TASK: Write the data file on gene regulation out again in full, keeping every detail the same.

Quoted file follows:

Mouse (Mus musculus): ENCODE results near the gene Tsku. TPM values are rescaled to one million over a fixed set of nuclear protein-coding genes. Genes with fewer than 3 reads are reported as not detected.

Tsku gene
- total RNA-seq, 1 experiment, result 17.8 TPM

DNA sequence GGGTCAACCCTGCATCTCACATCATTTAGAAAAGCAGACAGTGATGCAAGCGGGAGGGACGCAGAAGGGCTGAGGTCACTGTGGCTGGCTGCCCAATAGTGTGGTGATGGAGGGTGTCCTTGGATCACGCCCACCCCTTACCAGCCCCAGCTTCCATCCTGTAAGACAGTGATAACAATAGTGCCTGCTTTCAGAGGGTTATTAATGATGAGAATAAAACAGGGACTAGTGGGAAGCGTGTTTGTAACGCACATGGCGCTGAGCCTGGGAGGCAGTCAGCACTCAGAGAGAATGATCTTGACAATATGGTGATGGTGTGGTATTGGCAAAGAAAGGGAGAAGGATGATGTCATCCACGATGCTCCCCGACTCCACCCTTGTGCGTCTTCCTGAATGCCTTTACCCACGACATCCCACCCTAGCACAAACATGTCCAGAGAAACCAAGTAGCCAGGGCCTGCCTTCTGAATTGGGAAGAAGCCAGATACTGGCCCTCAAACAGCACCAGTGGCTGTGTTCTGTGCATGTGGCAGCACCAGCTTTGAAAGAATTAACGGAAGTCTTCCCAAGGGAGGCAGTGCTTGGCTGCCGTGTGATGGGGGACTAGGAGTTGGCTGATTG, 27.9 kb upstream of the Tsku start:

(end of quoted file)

Mouse (Mus musculus): ENCODE results near the gene Tsku. TPM values are rescaled to one million over a fixed set of nuclear protein-coding genes. Genes with fewer than 3 reads are reported as not detected.

Tsku gene
- total RNA-seq, 1 experiment, result 17.8 TPM

DNA sequence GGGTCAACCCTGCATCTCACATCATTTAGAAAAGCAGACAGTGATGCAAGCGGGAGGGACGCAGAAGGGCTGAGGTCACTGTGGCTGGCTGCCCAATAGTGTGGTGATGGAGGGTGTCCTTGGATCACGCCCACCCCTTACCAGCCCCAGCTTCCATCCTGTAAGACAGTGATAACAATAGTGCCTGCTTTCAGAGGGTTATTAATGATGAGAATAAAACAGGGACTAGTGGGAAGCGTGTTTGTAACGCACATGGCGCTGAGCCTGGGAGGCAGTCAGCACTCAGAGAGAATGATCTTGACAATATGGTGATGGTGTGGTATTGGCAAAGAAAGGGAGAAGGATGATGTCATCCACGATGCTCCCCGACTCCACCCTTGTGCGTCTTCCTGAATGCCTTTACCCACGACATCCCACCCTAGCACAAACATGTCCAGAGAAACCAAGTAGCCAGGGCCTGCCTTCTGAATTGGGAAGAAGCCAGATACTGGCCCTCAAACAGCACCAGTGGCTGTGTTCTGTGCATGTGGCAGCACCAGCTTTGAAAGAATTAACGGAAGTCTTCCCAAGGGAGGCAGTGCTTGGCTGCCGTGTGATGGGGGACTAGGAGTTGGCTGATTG, 27.9 kb upstream of the Tsku start: